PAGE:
In the last few years, the number of available documents has grown exponentially. Today, there is virtually no topic, which is not extensively covered somewhere in the WWW. It has grown from a database tool of a small group of scientists to the largest world-wide online information service. The major problem that often arises is to actually find the information you are looking for. In fact, there are several automatic search engines, which give you a list of links for each key word you specify, but none of those can be complete. There are many catalogs and almost every homepage contains an own list of interesting links to other documents, but there is no directory which includes everything.

The idea of an own IMO homepage was proposed in early 1995 by Rainer Arlt. At that time, there was almost no serious information on meteor observation available in the Internet. The topic was discussed in detail at the 1995 IMC, and in November the first version of IMO's homepage became available in the WWW under its URL (Figure 1).

Figure 1: The homepage of IMO, displayed with the Netscape WWW Browser.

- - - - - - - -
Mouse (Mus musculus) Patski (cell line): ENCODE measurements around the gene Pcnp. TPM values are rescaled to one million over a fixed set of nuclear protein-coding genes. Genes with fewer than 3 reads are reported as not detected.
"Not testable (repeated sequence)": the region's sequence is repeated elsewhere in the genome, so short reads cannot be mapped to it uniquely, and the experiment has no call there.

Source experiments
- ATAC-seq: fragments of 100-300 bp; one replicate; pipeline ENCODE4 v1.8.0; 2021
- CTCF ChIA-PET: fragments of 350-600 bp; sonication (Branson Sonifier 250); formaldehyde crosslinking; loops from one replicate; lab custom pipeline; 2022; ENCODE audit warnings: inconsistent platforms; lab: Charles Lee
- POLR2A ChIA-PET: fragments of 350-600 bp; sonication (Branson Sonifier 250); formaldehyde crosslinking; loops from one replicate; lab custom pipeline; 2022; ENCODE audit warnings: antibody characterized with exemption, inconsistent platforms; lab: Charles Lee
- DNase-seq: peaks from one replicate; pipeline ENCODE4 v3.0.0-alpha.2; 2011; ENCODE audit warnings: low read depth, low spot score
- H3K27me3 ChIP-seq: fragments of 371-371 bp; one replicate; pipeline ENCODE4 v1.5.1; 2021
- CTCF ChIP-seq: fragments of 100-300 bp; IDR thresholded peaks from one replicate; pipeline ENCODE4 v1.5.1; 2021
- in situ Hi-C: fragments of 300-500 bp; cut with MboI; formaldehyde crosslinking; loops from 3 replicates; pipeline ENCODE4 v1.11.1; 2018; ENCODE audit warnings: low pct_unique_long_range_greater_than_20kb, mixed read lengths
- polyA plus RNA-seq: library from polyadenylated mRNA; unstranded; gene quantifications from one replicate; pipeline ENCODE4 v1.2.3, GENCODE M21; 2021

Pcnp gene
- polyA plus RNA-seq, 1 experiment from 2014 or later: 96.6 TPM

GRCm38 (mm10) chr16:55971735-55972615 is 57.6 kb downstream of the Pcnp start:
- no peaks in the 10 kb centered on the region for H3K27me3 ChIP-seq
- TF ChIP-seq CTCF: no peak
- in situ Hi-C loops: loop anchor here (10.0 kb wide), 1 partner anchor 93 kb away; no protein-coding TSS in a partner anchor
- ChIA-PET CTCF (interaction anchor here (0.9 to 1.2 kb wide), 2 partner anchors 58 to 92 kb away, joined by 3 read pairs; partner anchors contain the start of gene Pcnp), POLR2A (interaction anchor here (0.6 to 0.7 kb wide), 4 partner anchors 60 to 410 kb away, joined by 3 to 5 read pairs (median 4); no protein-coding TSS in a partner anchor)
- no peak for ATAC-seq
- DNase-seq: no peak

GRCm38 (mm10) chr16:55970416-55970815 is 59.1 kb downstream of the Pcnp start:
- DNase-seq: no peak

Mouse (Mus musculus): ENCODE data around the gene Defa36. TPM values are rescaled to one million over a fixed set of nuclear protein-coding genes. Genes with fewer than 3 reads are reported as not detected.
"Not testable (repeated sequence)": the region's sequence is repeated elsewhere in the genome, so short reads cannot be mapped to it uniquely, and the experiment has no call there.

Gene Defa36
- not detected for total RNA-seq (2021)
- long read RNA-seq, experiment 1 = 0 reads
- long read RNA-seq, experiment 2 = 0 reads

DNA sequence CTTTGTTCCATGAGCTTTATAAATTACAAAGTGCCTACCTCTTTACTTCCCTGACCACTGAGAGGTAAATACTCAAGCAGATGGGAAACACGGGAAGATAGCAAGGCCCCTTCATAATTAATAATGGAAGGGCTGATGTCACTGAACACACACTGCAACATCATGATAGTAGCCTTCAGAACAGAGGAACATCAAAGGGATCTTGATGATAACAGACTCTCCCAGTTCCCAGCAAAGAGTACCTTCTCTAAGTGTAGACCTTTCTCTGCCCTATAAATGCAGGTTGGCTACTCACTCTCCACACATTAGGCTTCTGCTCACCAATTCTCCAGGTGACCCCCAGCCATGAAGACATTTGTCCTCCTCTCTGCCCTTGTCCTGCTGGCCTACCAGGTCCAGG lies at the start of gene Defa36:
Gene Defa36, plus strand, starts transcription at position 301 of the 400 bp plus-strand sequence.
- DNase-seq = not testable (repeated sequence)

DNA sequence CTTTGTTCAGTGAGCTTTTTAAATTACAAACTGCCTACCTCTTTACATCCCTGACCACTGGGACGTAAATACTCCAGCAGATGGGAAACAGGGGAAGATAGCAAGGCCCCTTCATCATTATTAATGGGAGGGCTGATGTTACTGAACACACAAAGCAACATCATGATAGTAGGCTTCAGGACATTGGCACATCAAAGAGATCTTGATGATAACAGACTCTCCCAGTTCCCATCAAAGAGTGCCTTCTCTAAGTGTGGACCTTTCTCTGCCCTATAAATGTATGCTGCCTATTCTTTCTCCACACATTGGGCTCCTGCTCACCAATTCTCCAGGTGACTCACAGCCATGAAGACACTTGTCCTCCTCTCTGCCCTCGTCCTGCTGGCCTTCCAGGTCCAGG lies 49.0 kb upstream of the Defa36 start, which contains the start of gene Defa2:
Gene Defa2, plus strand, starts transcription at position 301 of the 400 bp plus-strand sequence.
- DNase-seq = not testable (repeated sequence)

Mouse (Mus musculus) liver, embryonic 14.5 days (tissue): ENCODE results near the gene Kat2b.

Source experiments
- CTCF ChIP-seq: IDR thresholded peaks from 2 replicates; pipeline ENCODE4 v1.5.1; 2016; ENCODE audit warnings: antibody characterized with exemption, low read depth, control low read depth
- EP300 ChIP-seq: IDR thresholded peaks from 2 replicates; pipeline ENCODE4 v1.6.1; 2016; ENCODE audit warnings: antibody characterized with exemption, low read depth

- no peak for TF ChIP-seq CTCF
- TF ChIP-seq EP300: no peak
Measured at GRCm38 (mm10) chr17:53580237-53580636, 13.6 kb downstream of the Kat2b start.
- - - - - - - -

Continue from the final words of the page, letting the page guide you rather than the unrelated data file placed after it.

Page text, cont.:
[Figure 1]

Detailed descriptions and introductions into all meteor observing methods form the main part of the web pages: The visual section is provided by Rainer Arlt. It describes the observation of major and minor meteor showers with naked eyes and answers many common questions like how to carry out an observation, how to determine the limiting magnitude and how to report the results. Andrè Knöfel developed and maintains the section on fireball observation, which includes an online fireball report form and many useful hints on fireball observation as well as an electronic version of the FIDAC-News. Information on video observation, including demos, current results and literature references, are contributed by Sirko Molau. Radio observations are discussed in detail by Jean-Marc Wislez, who provides both the basic know-how of radio observation and contact addresses as well as a literature reference list. Marc de Lignie has taken over the responsibility for the photographic section. It helps you to set up your own photographic system and gives many useful comments on photographic work. In the near future, Malcolm Currie will complete the observer pages with information on telescopic meteor work.

The homepage of IMO contains many more documents like the latest update of the "Who is Who" (with limited personal data only) and meteor shower calendars. You can read about current observational results soon after their analysis in the news section, another page provides a collection of meteor astronomy related links to other web sites in the Internet. Furthermore, IMO's pages contain an (incomplete) index to WGN articles as well as general information like the aim of IMO, how to join the organization and available IMO publications.